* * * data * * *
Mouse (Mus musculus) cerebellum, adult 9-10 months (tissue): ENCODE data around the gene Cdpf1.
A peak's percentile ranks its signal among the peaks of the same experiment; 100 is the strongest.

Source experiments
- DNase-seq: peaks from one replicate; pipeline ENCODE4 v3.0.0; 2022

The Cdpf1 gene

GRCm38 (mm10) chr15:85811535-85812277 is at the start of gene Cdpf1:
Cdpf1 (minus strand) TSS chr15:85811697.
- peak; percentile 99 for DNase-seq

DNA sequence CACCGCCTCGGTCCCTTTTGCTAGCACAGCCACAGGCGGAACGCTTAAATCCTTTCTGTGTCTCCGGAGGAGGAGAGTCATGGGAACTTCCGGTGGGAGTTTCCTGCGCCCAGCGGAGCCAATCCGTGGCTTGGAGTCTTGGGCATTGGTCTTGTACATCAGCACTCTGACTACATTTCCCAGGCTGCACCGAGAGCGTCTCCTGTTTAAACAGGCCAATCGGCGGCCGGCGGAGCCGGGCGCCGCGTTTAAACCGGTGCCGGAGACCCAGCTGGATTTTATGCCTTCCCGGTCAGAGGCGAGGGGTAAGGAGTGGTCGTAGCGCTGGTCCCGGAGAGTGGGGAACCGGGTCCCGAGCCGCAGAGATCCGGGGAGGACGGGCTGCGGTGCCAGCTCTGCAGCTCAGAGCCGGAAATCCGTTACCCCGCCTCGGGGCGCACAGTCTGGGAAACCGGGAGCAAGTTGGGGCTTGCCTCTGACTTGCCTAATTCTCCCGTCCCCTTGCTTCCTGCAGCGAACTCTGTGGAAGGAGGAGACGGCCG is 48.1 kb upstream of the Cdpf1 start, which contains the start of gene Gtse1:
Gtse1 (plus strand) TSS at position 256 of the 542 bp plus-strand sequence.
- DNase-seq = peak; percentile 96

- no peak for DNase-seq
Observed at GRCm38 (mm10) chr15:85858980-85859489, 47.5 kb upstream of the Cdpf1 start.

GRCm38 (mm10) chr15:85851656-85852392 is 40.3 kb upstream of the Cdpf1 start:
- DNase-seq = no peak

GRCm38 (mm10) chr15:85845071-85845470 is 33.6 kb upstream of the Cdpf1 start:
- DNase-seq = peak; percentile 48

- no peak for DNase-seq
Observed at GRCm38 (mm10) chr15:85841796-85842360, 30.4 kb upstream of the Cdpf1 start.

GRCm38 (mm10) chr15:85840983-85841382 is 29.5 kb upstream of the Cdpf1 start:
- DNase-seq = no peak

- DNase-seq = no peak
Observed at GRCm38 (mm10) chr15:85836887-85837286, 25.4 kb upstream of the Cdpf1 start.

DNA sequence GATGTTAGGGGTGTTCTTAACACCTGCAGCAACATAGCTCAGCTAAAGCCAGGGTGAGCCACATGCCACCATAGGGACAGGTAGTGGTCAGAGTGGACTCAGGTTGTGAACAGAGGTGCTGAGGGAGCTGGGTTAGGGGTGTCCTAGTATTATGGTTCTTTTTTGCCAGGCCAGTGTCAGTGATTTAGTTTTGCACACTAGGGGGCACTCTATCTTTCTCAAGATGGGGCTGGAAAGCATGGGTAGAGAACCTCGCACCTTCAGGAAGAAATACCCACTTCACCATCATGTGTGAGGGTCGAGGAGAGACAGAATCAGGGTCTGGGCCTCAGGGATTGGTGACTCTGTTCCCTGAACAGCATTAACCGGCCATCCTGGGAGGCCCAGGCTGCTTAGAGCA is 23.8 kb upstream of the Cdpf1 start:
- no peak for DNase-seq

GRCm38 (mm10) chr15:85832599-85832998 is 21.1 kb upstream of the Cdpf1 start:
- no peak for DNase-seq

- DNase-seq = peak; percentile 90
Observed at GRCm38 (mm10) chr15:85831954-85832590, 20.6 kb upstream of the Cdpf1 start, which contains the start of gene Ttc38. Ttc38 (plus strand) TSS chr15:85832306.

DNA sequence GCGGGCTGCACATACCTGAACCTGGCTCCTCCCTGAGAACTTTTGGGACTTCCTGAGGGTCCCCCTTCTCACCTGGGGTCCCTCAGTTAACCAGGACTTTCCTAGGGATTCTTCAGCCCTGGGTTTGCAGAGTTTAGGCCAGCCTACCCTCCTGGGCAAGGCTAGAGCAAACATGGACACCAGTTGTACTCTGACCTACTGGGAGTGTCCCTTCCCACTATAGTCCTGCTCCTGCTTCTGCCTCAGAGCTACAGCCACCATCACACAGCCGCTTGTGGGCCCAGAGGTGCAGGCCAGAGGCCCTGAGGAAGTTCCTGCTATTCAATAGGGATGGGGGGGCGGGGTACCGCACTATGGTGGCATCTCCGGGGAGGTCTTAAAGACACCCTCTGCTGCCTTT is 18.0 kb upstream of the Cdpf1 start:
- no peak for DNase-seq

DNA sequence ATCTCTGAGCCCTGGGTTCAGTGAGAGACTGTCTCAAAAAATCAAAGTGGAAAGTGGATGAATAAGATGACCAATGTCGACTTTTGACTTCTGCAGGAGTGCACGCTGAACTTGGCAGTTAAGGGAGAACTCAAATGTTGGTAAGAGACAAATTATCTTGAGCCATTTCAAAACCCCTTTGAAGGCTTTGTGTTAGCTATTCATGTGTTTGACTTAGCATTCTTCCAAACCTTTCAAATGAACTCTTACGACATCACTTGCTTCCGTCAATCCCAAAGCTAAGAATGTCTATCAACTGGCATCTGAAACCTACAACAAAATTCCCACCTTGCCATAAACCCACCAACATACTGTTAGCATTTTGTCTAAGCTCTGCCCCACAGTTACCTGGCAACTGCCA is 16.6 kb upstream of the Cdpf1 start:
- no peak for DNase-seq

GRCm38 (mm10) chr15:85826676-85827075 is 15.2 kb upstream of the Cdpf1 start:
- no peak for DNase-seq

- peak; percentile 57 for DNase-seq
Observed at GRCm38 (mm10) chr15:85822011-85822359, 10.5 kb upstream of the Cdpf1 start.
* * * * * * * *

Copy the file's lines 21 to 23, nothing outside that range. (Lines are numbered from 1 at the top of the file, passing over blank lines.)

- DNase-seq = no peak

- DNase-seq = no peak
Observed at GRCm38 (mm10) chr15:85836887-85837286, 25.4 kb upstream of the Cdpf1 start.